Japanese attitudes to tattoos (apparently they're not good)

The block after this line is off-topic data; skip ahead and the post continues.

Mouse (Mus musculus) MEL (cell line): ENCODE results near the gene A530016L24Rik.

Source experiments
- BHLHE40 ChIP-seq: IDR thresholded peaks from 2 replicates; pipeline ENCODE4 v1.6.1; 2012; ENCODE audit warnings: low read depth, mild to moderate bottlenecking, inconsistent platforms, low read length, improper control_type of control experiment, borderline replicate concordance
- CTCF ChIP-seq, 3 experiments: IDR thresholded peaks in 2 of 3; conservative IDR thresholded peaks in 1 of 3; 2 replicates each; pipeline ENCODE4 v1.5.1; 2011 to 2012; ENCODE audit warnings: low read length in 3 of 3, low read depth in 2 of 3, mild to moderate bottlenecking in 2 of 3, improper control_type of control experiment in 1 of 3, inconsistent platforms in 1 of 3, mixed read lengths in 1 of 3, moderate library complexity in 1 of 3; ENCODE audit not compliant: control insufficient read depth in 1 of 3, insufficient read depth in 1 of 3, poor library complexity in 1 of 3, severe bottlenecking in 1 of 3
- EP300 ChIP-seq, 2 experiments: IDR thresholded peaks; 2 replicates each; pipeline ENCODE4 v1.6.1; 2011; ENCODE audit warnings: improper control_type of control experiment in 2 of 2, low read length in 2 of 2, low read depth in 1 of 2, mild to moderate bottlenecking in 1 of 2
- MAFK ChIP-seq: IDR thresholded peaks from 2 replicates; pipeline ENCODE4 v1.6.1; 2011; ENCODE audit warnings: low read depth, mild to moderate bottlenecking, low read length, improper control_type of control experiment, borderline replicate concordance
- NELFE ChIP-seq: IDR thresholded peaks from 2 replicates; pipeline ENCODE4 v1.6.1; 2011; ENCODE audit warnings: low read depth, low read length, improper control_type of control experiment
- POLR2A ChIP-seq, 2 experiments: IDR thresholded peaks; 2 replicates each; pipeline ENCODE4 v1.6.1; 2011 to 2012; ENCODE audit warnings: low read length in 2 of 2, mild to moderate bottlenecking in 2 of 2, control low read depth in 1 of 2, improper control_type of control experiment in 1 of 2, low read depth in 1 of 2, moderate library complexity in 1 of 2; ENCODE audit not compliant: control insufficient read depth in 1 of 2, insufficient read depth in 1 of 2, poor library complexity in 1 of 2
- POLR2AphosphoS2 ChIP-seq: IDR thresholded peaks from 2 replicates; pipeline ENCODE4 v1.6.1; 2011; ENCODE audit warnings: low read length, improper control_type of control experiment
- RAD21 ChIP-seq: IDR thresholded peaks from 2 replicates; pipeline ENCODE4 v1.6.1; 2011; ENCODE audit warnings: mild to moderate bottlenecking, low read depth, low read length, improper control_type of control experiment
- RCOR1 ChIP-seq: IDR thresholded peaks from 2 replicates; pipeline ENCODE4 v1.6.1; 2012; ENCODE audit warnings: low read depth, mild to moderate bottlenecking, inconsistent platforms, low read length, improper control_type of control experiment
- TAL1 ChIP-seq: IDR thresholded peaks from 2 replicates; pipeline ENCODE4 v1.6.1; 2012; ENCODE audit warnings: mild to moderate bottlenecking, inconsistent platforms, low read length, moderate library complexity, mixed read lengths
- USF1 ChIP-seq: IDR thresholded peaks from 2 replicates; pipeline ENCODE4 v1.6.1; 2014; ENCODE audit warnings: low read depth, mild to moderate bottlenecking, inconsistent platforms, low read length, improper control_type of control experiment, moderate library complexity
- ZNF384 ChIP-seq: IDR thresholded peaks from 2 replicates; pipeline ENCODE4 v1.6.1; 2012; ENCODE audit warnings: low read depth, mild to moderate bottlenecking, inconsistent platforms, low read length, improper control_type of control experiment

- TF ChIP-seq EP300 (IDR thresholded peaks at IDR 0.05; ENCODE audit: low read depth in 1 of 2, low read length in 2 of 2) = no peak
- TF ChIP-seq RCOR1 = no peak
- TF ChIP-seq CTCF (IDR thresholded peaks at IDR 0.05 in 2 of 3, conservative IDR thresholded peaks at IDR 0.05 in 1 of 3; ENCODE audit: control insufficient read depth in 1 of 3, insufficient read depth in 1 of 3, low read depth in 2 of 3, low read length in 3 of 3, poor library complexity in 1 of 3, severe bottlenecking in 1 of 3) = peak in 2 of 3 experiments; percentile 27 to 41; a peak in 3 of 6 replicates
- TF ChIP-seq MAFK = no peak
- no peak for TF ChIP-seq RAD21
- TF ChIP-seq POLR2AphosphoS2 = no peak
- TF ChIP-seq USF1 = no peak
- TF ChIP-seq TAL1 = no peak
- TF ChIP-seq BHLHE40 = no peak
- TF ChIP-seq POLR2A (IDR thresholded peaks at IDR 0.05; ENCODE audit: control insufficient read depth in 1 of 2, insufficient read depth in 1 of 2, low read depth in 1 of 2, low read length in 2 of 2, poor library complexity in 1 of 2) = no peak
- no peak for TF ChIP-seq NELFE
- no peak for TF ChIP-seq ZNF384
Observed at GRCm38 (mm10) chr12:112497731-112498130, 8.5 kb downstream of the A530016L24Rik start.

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I recently partook in an ESL week long Japanese course in Kobe. Before I got there, I was assured that I would be staying with the loveliest Japanese host family you could ever meet. ... But would they think I’m lovely?! I was concerned, as I’d been told that there was something about my appearance that they might not take too kindly to. It’s said that if you have tattoos in Japan, it’s best to cover them up. It’s not a very good quote but it is what it is. Over there, it’s presumed that anyone with tattoos is a Yakuza (organized crime in Japan), or a Western equivalent. When confronted with a set of tattoos, Japanese people tend to act like grandmothers confronted with a set of tattoos in 1951: they either point or put their head down and walk in the opposite direction. It’s not that they just don’t like them; people with tattoos are openly treated quite unfairly. I don’t want to say people with tattoos are discriminated against, because that’s stupid. It’s not gender or skin colour – near enough everyone with a tattoo has one because they voluntarily went into a shop and paid for it (or traded it for a lager in a friend's cousin's garage). Perceptions will change eventually, but it’s not the most important thing on the itinerary at the moment. The tattooed people of Osaka, which is about 20 minutes on the train from where I was staying, have a particularly difficult time with the perceptions they face. Toru Hashimoto, an ex-lawyer and now Mayor of Osaka, decided a couple of years ago that any city employee must immediately get their tattoos removed or lose their jobs. Over 30,000 employees had to prove they didn’t have tattoos, and this was all apparently because the tattoos of one employee had intimidated the child of another employee. This excuse is of course nonsense. Obviously the Mayor’s college girlfriend left him for a tattooed bloke 20 years ago and now he’s taking it out on the rest of us. Hashimoto has now attempted to make tattooing itself illegal across Osaka. According to him, tattooing is a medical procedure and if performed by non-medical professionals, it’s illegal. Of course, it’s only ever performed by non-medical professionals so he’s got us all good and proper. I’m sure there are probably one or two badass haematologists who do a bit of light tattooing on weekends, but how can we know for sure? Mayor Hashimoto is a rightwing populist who just loves getting into scraps with the city’s public servants. Most of the tattooed employees in Osaka work in either waste disposal or public transport and had to leave their positions, because you’re not exactly going to get a tattoo removed just to keep working as a bin man for an idiot, are you? It’s common across Japan to find no-tattoo signs scattered across the place, so you can go ahead and forget going to a beach or public bath if the dermis layer of your skin has been inserted with indelible ink. Although, to me, the above picture looks like it’s banning people with rashes, and then the script is informing us that the bath itself has tattoos, which – as far as I know – is anatomically impossible; although, like the entirety of Japan’s tattooists, I’m no medical professional. You can't even go in this spa if you have 'other body art', which I'm assuming is either henna or something you just drew on yourself. Drawings of seals are an especially big no-no. I was advised before I arrived at my host family’s home that they have young children, so I shouldn’t think of subjecting them to anything untoward like tattoos. It was 25 degrees there and my tattoos are on my arms, so it looked like the kids were going to have to do some growing up real fast. I arrived at their home at about dinner time. My host family were an absolute delight, so pleasant and welcoming. But would that change once I whipped my coat off? It was a bloody full house – a real occasion; grandmas were there and everything. They weren’t young grandmas, either: they were old ones. Really old. I wasn’t too sure how’d they react to the tattoos... Would they just decide to not talk to me for the week, or would the police get involved? I was starting to regret reading all that stuff about the Mayor before I got there. I took my seat, jacket-ed up to the nines. It wasn’t a cold room but I didn’t really have much of a choice, as underneath my jacket was a shirt. A short sleeve shirt. I really felt a lot of pressure. I felt like I was an ambassador for tattooed westerners. What if I mess this up? Had there been some kind of logistical mix up in the Home Office when they decided to send me as the unofficial tattooed representative? Like when we accidentally sent Piers Morgan to the US a few years back and he nearly ruined the hundreds of years of positive British stereotypes we built up. Remember what happened next? We had to send them John Oliver to make up for it. Now we don’t have John Oliver anymore and he’s the king of telly. Could this happen again now? Would I irrevocably tarnish our good British name and force the government to send David Beckham over to make up for it?
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